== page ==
When the Western North Carolina Regional Air Quality Agency rises from the ashes of the old WNC Regional Air Pollution Control Agency this month, at least one new person will serve on the agency’s five-member board, which is charged with managing WNC’s deteriorating air quality. Asheville and Buncombe County created the new multigovernmental agency after Haywood County’s sudden withdrawal from the old agency earlier this year.
The city plans to retain its two appointees, current Chairwoman Nelda Holder and Arlis Queen, whose terms will end in 2004 and 2002, respectively, according to City Clerk Maggie Burleson.
The county has opted to follow its regular nomination process in filling its three seats on the board, says County Clerk Kathy Hughes. On July 11, commissioners are expected to interview the half-dozen people who have applied for the positions, whose terms are of different duration: one is for two years, another for four, and the third for six years.
Several well-known local names appeared on the county’s list as of June 28, including: William Cecil Jr., president and CEO of the Biltmore Company and heir to Biltmore Estate; community activist Susan Hutchinson; Dr. Lewis Patrie, president of the local chapter of Physicians for Social Responsibility; and Candler resident Bill Newman.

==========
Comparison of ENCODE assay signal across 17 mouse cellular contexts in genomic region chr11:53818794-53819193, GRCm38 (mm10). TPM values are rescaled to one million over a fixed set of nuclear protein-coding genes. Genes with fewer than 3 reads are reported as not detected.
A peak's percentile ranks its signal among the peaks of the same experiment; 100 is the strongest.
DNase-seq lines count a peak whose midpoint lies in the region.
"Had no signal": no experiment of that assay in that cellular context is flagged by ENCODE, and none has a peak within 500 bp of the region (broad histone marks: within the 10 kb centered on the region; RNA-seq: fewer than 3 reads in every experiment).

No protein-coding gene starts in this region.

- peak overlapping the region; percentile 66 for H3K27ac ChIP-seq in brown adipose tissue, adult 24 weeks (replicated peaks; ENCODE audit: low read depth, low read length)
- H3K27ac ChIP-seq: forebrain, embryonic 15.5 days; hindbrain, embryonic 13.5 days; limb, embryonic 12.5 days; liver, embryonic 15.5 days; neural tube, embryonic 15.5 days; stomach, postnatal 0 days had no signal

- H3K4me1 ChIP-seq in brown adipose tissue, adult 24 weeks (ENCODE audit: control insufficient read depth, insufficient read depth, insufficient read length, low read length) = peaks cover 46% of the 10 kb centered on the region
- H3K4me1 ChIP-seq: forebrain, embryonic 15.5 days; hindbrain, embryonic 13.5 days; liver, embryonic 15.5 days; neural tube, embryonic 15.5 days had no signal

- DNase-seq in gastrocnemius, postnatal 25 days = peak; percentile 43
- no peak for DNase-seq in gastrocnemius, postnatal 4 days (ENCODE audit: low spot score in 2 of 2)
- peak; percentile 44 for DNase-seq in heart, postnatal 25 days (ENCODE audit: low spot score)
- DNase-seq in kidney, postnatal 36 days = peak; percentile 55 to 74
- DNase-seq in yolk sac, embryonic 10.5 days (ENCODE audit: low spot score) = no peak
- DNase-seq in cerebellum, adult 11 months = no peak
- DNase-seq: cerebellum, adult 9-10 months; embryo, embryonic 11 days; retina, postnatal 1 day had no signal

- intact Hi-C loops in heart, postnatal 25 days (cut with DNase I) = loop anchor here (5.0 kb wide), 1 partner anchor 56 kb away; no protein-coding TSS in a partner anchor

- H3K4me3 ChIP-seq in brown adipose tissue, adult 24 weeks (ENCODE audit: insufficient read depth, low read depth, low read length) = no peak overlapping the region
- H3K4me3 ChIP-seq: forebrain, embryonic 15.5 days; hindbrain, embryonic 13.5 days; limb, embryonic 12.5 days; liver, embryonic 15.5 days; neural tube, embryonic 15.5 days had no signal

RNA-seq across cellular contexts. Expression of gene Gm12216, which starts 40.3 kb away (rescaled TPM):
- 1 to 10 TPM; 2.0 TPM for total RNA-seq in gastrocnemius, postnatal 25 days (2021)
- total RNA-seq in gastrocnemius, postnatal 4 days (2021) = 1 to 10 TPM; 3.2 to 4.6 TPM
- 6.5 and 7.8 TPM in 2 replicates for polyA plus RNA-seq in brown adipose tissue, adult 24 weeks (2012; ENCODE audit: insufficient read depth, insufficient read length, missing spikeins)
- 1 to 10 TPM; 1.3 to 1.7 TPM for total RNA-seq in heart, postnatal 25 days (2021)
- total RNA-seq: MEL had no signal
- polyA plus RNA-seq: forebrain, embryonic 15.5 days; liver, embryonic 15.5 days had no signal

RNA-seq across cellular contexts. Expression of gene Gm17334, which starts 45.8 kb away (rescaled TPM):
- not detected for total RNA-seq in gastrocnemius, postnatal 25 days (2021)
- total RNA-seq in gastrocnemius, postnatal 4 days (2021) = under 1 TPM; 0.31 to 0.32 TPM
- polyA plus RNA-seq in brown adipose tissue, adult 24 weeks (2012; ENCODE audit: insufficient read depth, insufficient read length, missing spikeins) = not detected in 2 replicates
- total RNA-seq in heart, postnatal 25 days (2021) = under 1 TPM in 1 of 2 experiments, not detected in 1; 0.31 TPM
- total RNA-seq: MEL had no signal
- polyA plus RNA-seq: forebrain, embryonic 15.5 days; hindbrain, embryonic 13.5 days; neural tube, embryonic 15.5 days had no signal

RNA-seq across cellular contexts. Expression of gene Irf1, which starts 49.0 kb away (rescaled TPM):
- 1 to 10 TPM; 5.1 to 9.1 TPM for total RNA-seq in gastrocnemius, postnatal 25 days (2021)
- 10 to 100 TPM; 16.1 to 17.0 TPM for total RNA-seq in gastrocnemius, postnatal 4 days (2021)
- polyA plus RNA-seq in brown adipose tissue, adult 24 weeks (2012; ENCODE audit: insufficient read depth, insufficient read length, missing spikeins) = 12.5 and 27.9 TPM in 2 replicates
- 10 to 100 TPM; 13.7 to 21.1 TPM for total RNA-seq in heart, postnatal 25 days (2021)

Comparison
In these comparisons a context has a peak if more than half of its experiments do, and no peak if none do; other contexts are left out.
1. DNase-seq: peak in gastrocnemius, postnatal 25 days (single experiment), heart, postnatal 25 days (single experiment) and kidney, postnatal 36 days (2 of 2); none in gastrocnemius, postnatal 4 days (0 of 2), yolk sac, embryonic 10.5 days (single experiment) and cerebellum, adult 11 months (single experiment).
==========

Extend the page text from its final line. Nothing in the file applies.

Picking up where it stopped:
Two incumbents have applied for reappointment and will likely keep their seats, according to informed sources: Alan McKenzie, director of the Buncombe County Medical Society (and the chief architect of the agency’s new Clean Air Community Trust Fund); and Doug Clark, who chaired the old air agency board during last year’s procedural audit by the state.
Clark, a longtime Democratic Party faithful, performed real-estate appraisals for the county for many years, until state regulators discovered in 1997 that he had never been licensed to do so. Clark was also criticized for vanishing without explanation for two months last year during his tenure as air agency chair. His disappearance — which coincided with the release of the state’s highly critical audit report — delayed the report’s distribution to board members and the public.
One incumbent who definitely will not be returning to the board is UNCA environmental-science professor Rick Maas; the agreement establishing the new Clean Air Community Trust Fund guarantees him a post as its chairman. The fund will manage the air agency’s excess revenues, disbursing them in the form of grants for educational programs, pollution-reduction projects, and other efforts aimed at cleaning up the region’s air. (Six other seats remain to be filled on the Trust Fund board.)